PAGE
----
The Leafy Seadragon or also commonly referred to as Glauert’s seadragon is a marine fish that is part of the family Syngnathidae, which includes seadragons, pipefish, and seahorses; however, it is the only member of the genus Phycodurus. They are very commonly found along the southern and western coasts of Austrailia. These seadragons are covered with leaf-like protrusions coming from all over their body that act as camouflage. Many times they are often confused as floating seaweed.
These creatures are also very commonly referred to as “leafies” and they are a symbol for marine conservation in the state of South Australia. Although not extremely large, they are slightly larger than most seahorses with some found to grow up to 20-24 cm (8-9.5 in). These creatures mainly feed off of plankton and other small crustaceans. The lobes in these creatures skins provide camouflage from predators, giving off the appearance of seaweed.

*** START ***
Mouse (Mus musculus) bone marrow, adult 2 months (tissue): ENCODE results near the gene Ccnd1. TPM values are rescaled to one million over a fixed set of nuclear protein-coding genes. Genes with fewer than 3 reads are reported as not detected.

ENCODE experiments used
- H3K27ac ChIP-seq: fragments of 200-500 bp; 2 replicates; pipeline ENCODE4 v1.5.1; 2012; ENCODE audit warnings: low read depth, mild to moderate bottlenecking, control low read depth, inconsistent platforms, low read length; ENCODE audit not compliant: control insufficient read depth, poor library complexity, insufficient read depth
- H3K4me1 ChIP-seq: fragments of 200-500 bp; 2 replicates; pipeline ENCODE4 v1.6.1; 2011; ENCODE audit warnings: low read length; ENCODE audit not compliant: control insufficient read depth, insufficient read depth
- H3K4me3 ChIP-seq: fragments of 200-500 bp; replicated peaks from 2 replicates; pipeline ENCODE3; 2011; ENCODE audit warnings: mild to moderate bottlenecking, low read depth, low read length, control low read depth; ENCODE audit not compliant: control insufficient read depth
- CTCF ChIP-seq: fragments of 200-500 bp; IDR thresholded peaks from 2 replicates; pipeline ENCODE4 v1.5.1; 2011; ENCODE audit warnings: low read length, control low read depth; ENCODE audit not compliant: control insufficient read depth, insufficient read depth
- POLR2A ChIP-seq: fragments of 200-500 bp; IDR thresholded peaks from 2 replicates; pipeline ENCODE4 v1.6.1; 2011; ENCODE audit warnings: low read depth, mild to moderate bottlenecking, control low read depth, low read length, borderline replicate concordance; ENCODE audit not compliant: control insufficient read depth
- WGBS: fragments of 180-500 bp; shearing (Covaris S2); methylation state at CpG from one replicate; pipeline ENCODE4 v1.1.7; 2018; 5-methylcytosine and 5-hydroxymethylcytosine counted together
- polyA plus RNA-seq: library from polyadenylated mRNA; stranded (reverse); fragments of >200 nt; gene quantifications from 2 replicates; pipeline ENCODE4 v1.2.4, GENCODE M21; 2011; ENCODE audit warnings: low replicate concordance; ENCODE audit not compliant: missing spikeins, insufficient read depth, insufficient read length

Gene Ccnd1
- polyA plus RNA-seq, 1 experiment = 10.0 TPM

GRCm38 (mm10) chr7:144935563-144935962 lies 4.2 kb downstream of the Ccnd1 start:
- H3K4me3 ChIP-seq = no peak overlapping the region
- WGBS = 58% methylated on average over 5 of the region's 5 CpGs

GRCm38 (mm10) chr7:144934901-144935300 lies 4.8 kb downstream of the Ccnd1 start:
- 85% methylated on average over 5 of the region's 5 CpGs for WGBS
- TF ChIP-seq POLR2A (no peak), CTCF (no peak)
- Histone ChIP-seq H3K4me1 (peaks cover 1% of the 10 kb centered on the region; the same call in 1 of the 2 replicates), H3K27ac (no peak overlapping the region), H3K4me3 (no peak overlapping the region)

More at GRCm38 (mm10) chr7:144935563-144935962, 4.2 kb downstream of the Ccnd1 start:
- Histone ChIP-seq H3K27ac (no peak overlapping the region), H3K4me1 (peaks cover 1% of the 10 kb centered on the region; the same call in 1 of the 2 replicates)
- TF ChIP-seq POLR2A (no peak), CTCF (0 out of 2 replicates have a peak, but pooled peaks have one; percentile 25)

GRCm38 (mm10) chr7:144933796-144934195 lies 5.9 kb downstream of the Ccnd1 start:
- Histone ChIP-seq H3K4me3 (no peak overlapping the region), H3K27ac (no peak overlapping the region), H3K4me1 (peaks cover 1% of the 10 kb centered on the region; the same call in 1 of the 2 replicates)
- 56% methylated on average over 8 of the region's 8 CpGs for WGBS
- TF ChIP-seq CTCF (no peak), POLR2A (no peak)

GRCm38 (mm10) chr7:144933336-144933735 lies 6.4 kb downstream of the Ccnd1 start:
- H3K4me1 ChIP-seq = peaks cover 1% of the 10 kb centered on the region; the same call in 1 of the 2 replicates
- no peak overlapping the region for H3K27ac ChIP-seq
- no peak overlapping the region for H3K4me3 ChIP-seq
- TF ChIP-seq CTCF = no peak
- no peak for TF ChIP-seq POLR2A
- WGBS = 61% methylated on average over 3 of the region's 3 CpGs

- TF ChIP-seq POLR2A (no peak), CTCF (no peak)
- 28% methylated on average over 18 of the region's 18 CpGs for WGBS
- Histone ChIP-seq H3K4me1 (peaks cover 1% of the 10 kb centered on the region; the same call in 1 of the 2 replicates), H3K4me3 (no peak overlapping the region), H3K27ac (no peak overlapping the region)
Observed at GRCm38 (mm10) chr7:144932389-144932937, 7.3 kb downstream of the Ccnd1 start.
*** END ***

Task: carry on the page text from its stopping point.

The leafy seadragon has only been found in. southern Australian waters. At first, we thought of these creatures to have very limited living ranges, but they are capable of traveling hundreds of meters from their original habitual location. One interesting thing about these animals is that the females will produce up to 250 bright pink eggs and then deposit them into the male’s tail, where after 9 weeks the eggs will begin to hatch.